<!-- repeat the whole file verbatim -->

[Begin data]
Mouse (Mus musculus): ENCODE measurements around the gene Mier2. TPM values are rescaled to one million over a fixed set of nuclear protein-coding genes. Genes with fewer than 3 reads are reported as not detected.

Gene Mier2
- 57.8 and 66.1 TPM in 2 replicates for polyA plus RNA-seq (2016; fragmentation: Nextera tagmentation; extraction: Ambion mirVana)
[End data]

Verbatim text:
Mouse (Mus musculus): ENCODE measurements around the gene Mier2. TPM values are rescaled to one million over a fixed set of nuclear protein-coding genes. Genes with fewer than 3 reads are reported as not detected.

Gene Mier2
- 57.8 and 66.1 TPM in 2 replicates for polyA plus RNA-seq (2016; fragmentation: Nextera tagmentation; extraction: Ambion mirVana)